WARNER ROBINS -- Warner Robins taxpayers have not been well-informed of the fiscal 2013 budget, four councilmen said Friday.
I really think the presentation of the budget needs to be more transparent so that all people from all walks of life know theyre playing a role because they are taxpaying citizens, said Councilman Daron Lee.
Lee and Councilman Mike Brashear said they were disappointed in the lack of information provided to residents before and during Thursdays pre-council meeting.
Councilman Mike Davis said since there isnt enough time for a second public hearing, he will recommend at Mondays council meeting that the budget vote be tabled. Councilman Mike Daley said he agreed with the idea.
Im going to recommend that we slow down a little bit, open it up, let the public have an opportunity to speak, Davis said. If that happens, then we can come back with a special meeting before July 1.
City Council must approve the budget by July 1, when the new fiscal year begins. Unless the council votes unanimously Monday, the budget requires two readings. The budget -- with a $35.72 million general fund -- is balanced. No tax increase is expected.
Its about as transparent as a cloud, said Alex Talley, a Warner Robins resident who once worked for the city. You could even say a rain cloud. Thats even more dense.
Mayor Chuck Shaheen said Friday that residents need only communicate the best way they can be informed.
The one and only public hearing about the budget was June 4.
Shaheen said last week City Council would publicly discuss the budget for the first time at precouncil Thursday.
At precouncil, Shaheen and council informed the public that they are almost done hashing out the budget. There was not a detailed discussion.
I certainly didnt think that we provided a fair opportunity for our citizens to ask questions, Brashear said Friday.
Shaheen said he changed the process this year to help with transparency. In years past, it was balanced and presented, he said. This year, I brought in two councilmen.
Daley and Councilwoman Carolyn Robbins were the two inside budget discussions but have said they were no more informed about some of the adjustments presented June 4 as the rest of council and the public.
That draft proposed $30,000 for a lobbyist, $43,060 for a media specialist and the needed tools for the job, and raises for two department directors. As of Thursday, the raises were no longer in the budget.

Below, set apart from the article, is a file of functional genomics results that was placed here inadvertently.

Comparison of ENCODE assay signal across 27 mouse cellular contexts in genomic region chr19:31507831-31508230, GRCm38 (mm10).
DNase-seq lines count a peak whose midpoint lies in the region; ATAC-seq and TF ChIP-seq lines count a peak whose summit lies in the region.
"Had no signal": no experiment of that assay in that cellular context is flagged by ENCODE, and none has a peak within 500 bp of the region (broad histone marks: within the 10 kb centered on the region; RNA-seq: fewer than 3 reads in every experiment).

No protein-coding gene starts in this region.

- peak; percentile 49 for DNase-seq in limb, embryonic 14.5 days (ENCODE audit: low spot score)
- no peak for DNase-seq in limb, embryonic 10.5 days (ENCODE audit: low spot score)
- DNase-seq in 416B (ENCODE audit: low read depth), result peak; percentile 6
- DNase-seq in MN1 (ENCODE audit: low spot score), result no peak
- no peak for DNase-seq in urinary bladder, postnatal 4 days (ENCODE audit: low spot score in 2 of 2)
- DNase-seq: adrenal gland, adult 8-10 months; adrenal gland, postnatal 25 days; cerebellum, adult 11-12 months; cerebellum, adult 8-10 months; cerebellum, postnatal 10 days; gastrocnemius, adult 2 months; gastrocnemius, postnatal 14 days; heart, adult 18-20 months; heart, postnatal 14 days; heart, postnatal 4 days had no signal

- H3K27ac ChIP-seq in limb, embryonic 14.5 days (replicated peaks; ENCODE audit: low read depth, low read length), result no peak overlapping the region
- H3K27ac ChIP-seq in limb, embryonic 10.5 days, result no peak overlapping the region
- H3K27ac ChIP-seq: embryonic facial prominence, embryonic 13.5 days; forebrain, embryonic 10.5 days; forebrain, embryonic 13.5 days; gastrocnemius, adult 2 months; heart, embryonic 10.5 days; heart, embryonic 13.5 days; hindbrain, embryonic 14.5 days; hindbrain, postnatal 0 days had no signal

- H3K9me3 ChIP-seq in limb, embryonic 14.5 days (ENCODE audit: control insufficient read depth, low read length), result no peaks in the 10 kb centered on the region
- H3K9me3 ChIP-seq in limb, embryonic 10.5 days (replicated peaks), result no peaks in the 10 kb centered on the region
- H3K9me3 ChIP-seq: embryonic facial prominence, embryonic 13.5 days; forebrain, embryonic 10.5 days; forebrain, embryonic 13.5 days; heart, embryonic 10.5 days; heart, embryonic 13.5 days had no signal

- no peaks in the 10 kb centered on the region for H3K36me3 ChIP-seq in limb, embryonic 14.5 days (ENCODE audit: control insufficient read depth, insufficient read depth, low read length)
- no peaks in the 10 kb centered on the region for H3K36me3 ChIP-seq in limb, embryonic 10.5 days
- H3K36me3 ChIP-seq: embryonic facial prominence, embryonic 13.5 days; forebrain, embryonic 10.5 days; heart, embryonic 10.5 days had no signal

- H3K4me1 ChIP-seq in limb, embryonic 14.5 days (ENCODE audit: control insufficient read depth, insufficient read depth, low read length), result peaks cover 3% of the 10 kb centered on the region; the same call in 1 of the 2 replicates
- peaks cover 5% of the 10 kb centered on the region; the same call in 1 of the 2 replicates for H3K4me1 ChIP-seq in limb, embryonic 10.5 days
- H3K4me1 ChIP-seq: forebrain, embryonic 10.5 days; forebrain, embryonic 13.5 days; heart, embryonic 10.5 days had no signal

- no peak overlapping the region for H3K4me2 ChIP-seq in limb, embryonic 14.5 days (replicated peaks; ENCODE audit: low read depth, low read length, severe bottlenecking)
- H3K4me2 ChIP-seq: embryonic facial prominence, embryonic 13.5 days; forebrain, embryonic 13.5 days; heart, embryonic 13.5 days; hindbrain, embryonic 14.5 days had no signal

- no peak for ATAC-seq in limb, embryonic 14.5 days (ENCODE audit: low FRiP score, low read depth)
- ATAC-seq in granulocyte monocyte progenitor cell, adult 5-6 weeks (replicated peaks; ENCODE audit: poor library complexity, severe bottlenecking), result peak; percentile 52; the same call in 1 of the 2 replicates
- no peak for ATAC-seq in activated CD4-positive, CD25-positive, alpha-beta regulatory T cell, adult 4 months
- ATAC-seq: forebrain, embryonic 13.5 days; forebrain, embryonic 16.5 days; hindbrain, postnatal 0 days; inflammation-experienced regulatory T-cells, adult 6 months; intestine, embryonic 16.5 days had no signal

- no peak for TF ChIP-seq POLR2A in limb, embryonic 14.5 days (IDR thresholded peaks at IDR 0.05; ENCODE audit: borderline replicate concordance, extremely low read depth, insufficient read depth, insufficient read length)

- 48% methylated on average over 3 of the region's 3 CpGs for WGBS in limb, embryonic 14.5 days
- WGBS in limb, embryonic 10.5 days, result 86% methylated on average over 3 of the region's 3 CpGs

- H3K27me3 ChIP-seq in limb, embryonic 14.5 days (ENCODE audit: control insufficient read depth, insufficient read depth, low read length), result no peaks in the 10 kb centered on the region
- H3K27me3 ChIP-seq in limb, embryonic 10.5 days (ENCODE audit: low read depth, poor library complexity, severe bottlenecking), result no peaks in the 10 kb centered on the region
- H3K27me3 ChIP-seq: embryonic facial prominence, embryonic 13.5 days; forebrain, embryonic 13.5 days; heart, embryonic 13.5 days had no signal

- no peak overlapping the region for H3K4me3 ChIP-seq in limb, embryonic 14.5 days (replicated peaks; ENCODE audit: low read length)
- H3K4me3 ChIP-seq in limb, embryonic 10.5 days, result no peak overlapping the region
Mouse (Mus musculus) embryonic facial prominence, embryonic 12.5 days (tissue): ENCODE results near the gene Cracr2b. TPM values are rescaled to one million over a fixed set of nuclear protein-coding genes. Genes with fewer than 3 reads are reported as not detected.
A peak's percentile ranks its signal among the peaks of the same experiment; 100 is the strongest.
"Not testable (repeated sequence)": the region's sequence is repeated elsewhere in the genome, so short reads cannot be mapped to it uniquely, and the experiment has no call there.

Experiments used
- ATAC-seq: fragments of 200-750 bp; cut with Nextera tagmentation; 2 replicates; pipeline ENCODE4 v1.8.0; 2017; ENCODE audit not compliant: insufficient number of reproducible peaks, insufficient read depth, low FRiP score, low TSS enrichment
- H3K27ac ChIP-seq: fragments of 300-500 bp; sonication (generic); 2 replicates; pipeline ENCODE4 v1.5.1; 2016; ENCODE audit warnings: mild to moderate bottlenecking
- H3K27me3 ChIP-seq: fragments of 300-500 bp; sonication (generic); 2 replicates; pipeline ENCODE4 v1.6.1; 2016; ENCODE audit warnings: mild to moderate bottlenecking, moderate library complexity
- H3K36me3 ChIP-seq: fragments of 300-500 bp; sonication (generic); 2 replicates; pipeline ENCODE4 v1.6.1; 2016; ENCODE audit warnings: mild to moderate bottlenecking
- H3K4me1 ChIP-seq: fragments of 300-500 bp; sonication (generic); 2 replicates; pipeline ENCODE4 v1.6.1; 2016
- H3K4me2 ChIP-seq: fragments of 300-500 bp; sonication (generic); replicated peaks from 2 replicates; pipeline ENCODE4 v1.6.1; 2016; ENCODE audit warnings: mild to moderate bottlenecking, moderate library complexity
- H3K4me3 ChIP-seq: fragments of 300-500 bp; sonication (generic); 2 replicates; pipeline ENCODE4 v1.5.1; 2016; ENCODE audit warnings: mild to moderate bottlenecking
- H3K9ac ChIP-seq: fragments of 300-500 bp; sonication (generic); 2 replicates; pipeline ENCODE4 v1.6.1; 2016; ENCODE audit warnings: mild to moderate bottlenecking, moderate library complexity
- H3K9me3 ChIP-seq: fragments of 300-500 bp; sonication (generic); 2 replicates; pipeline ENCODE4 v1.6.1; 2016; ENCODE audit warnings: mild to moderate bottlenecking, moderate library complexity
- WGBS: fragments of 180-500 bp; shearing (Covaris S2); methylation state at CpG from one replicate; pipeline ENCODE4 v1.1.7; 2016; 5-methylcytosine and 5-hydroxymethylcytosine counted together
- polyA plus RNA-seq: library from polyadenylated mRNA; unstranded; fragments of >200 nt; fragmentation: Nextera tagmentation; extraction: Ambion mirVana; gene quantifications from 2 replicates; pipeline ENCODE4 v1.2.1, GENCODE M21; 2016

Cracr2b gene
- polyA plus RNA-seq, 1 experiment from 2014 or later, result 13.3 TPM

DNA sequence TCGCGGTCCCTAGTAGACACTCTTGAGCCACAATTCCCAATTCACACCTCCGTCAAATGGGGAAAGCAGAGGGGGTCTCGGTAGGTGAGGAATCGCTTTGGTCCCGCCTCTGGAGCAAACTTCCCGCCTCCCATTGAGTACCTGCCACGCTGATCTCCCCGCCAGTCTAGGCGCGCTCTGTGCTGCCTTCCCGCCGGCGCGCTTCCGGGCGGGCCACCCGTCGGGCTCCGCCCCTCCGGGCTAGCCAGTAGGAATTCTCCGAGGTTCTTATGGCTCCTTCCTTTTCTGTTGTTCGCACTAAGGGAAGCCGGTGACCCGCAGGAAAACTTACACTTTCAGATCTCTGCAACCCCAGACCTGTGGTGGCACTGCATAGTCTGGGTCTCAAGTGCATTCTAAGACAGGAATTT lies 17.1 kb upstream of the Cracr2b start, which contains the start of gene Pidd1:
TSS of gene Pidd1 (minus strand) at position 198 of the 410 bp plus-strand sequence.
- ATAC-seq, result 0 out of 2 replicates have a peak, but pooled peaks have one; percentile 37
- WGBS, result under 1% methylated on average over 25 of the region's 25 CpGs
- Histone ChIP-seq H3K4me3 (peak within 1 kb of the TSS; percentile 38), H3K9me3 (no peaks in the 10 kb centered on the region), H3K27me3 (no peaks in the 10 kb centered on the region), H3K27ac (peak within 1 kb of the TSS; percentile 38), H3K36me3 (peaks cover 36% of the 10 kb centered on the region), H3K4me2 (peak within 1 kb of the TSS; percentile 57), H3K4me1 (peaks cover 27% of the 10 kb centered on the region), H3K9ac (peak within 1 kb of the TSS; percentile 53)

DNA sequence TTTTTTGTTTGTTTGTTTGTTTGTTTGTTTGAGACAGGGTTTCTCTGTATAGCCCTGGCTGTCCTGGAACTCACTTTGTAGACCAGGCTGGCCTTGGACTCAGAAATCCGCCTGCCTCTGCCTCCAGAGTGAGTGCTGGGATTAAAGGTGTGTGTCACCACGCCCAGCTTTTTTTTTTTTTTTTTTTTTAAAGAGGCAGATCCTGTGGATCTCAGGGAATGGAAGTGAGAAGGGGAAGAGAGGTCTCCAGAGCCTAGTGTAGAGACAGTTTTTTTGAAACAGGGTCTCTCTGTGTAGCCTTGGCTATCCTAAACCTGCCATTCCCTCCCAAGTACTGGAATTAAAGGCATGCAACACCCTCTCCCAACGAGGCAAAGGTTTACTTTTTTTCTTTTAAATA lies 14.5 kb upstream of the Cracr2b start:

The latest draft also no longer designates the $30,000 solely for a lobbyist. The funds were moved to a professional services line item that totals $85,000, Daley said. City Attorney Jim Elliott typically uses funds from that line item to pay for a variety of contracted services, he said. Anyone hired through that line item would have to come through council, he said.
The media specialist position is a sticking point, Daley said. Some council members dont think its a good idea to add another position to the mayors budget while freezing six positions in other departments.
Robbins said Friday council has wanted to alleviate the city of the turmoil in City Hall in the two years prior to January, when she, Brashear and Davis joined council. Theyve tried to do that and inform this year, she said.
I believe the citizens need to know whats in the budget, what we take out of the budget and how much the budget is, Robbins said. Its their budget.
Lee said mayor and council can talk -- even disagree -- about the budget publicly without discussions turning into a verbal brawl.
Theyre (council) trying to do everything positive in a quiet way, Lee said. In doing that, you keep the taxpayers in the dark. They feel like theyre on the outside looking in.
When asked why they didnt speak up at the precouncil Thursday, Brashear and Lee said they tried.
The mayor cut us off before we could even say anything, Brashear said.
Councilman Paul Shealy could not be reached for comment.
To contact writer Christina M. Wright, call 256-9685.